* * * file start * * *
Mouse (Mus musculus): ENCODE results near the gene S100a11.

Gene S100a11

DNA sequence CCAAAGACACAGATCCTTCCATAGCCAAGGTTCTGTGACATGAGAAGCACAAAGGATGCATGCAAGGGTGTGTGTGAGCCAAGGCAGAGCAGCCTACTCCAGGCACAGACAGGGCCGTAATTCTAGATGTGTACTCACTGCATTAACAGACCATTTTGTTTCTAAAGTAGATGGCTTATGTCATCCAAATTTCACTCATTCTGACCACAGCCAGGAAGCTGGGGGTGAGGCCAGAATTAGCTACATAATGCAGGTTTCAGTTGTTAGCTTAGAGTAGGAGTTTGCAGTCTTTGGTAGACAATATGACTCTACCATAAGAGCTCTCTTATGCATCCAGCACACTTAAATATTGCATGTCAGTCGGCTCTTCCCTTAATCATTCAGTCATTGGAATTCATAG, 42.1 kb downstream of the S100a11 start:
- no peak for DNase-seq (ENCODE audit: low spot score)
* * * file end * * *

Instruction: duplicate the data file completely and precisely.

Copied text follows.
Mouse (Mus musculus): ENCODE results near the gene S100a11.

Gene S100a11

DNA sequence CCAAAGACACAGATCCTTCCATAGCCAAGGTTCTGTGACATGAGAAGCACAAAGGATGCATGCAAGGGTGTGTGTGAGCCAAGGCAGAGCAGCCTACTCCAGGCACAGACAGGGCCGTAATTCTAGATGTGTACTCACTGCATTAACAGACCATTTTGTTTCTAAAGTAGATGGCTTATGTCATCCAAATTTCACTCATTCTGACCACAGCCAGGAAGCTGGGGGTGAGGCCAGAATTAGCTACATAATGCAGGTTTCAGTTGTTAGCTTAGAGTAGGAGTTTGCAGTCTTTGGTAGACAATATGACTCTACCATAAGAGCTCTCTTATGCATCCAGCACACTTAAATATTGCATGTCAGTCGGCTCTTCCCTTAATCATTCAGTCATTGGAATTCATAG, 42.1 kb downstream of the S100a11 start:
- no peak for DNase-seq (ENCODE audit: low spot score)